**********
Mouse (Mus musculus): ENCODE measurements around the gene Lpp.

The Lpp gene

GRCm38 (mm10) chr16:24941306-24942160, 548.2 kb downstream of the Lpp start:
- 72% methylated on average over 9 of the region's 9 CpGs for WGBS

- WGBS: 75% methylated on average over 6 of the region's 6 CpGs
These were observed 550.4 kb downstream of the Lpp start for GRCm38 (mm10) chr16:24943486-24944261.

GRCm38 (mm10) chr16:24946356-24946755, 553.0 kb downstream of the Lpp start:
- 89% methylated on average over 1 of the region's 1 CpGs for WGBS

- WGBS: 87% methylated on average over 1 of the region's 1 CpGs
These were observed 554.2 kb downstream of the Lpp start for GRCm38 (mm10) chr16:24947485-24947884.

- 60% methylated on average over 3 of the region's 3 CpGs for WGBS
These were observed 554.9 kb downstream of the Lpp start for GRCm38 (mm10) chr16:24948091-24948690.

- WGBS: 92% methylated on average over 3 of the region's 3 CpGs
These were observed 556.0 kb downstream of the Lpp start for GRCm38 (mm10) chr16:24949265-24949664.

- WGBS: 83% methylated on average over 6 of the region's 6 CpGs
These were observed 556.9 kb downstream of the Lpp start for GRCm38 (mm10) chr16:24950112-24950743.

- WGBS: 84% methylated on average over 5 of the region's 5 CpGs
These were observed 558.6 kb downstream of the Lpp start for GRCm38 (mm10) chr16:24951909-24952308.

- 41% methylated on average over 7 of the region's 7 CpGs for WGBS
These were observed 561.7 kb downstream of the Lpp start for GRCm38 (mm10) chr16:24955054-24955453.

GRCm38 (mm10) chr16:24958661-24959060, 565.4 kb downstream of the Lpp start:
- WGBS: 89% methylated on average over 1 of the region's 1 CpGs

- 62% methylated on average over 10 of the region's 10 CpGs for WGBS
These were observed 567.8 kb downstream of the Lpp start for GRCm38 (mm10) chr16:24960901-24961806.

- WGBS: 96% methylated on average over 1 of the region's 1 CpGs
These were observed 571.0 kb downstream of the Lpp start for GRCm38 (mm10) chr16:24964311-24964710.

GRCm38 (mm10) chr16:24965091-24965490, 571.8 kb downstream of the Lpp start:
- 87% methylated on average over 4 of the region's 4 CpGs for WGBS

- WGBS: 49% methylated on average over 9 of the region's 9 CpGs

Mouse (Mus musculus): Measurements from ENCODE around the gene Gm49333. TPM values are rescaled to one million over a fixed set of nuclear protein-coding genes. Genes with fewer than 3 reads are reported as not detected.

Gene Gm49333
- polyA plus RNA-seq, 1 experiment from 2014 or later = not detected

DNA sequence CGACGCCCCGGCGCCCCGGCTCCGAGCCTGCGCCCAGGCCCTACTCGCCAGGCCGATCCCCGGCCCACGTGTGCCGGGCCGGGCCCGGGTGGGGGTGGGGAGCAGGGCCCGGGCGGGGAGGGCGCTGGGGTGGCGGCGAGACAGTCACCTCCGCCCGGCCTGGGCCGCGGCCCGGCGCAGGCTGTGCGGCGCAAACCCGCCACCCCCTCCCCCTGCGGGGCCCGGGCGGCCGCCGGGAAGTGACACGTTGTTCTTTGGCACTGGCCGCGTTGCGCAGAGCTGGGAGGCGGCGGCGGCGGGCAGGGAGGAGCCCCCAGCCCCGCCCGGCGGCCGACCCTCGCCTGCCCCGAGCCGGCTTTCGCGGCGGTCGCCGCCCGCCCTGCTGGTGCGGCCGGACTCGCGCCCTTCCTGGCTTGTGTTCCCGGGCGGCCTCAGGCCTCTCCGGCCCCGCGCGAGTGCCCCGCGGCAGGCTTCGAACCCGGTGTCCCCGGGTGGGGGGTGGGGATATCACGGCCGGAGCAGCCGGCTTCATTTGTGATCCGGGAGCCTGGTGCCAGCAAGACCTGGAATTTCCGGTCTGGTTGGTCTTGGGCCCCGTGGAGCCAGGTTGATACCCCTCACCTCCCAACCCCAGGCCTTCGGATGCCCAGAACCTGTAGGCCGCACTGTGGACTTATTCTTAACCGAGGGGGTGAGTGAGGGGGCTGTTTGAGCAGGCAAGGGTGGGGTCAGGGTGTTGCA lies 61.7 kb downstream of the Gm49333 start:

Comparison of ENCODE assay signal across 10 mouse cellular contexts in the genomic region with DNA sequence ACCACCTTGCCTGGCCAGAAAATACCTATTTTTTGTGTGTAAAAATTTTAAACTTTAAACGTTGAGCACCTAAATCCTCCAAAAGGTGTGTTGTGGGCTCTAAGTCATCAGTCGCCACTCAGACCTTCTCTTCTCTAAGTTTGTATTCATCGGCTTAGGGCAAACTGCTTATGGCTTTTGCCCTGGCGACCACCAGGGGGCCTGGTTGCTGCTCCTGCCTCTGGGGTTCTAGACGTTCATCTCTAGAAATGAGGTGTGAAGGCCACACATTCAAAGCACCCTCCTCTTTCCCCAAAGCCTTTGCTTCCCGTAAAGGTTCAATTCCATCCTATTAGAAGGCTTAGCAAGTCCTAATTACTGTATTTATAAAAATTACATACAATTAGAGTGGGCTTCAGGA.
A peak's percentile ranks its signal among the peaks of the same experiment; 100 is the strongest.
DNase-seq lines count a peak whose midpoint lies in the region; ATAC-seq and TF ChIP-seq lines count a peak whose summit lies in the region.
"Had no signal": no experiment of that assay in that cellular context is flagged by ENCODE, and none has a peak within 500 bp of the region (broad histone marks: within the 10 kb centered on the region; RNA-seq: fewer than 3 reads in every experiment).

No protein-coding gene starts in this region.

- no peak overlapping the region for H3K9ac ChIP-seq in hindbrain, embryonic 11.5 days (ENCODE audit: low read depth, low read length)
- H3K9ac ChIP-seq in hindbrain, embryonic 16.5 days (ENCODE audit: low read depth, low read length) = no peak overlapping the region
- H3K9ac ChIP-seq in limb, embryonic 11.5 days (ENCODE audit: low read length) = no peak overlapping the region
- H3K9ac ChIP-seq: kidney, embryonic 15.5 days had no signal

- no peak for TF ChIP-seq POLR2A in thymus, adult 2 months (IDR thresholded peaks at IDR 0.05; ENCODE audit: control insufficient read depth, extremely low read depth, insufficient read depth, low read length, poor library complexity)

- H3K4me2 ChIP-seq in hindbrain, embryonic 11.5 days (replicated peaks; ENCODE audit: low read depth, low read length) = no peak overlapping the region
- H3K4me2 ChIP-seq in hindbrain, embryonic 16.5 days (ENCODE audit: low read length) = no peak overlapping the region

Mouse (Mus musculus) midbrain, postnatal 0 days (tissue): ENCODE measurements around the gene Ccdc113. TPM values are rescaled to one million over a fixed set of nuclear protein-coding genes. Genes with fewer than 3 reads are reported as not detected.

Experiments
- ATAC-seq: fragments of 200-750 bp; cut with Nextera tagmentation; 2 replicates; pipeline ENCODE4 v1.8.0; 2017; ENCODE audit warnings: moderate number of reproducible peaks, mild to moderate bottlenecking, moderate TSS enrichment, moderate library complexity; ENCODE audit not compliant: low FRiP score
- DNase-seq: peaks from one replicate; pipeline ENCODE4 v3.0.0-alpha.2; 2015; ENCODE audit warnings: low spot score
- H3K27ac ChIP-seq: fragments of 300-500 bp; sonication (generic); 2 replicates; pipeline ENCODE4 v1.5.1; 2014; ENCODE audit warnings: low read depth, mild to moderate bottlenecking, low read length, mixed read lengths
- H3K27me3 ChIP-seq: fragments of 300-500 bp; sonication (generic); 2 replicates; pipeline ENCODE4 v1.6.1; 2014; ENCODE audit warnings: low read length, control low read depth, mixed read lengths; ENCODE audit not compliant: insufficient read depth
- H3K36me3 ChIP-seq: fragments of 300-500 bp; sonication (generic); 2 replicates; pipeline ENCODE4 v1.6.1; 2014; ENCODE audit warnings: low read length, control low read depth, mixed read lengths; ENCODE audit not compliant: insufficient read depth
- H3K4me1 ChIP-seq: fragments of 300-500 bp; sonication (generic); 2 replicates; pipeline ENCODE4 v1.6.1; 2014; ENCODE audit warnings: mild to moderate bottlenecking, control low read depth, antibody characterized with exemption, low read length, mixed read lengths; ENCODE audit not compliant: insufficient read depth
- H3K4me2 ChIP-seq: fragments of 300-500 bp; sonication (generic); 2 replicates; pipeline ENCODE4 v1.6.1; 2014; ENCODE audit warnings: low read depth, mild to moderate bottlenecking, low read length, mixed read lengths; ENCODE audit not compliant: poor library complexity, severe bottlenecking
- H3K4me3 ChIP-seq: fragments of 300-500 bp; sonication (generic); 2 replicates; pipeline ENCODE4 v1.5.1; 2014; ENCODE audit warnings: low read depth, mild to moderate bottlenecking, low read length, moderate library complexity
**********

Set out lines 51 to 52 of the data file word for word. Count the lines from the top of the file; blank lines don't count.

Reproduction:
- H3K27me3 ChIP-seq: fragments of 300-500 bp; sonication (generic); 2 replicates; pipeline ENCODE4 v1.6.1; 2014; ENCODE audit warnings: low read length, control low read depth, mixed read lengths; ENCODE audit not compliant: insufficient read depth
- H3K36me3 ChIP-seq: fragments of 300-500 bp; sonication (generic); 2 replicates; pipeline ENCODE4 v1.6.1; 2014; ENCODE audit warnings: low read length, control low read depth, mixed read lengths; ENCODE audit not compliant: insufficient read depth